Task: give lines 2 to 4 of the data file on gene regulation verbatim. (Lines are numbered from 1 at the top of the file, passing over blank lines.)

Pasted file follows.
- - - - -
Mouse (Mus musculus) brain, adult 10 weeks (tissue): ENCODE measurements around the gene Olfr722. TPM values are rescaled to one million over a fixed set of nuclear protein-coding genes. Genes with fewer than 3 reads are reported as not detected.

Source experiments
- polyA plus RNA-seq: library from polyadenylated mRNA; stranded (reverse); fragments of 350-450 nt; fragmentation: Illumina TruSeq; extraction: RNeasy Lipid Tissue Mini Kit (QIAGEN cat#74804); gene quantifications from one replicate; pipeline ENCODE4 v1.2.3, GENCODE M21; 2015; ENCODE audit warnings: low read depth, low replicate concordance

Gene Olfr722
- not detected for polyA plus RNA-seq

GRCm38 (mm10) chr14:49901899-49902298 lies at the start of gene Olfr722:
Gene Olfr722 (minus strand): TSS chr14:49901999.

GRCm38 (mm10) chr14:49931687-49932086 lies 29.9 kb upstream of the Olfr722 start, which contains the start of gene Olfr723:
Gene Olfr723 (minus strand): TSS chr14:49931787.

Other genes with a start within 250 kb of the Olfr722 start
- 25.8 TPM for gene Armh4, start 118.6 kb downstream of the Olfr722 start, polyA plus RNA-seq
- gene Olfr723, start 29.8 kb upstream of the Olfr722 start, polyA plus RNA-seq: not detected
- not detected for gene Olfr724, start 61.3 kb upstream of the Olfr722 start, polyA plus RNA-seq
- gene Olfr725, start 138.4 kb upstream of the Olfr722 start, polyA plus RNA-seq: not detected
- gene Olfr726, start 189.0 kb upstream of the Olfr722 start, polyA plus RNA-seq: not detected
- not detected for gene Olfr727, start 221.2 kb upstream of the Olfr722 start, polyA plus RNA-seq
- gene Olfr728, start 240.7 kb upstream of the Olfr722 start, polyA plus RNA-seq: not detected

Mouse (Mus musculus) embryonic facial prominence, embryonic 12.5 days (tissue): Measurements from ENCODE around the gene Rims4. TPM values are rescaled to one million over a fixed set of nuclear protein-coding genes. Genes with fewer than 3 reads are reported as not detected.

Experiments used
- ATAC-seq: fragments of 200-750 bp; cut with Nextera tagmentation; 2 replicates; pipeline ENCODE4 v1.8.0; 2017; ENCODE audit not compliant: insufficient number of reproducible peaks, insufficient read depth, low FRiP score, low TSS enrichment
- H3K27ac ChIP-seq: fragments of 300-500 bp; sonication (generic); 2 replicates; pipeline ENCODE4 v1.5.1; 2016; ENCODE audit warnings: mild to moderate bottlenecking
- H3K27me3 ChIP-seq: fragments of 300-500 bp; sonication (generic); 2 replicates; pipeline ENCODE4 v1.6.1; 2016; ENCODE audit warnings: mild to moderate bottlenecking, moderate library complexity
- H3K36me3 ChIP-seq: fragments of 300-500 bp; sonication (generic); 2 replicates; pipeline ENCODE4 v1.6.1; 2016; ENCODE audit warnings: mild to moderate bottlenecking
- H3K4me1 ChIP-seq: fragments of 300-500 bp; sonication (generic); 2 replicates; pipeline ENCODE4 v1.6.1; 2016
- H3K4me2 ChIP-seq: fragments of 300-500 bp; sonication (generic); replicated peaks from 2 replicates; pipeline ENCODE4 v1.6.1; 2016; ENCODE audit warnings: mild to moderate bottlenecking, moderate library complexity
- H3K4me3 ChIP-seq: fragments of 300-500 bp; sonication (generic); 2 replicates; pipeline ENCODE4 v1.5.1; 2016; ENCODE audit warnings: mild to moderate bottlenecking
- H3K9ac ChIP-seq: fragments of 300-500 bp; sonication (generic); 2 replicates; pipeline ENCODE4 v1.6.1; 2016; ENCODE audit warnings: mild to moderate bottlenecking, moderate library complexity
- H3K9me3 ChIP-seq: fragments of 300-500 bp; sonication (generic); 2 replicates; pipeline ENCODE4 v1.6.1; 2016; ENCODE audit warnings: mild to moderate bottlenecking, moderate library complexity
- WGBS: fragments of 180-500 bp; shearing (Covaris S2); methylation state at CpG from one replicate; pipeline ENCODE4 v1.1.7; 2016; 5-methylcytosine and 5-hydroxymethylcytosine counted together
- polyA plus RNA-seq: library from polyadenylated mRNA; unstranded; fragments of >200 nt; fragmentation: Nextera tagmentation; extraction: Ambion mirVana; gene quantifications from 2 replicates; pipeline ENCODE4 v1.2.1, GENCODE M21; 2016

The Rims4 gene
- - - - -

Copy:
Source experiments
- polyA plus RNA-seq: library from polyadenylated mRNA; stranded (reverse); fragments of 350-450 nt; fragmentation: Illumina TruSeq; extraction: RNeasy Lipid Tissue Mini Kit (QIAGEN cat#74804); gene quantifications from one replicate; pipeline ENCODE4 v1.2.3, GENCODE M21; 2015; ENCODE audit warnings: low read depth, low replicate concordance

Gene Olfr722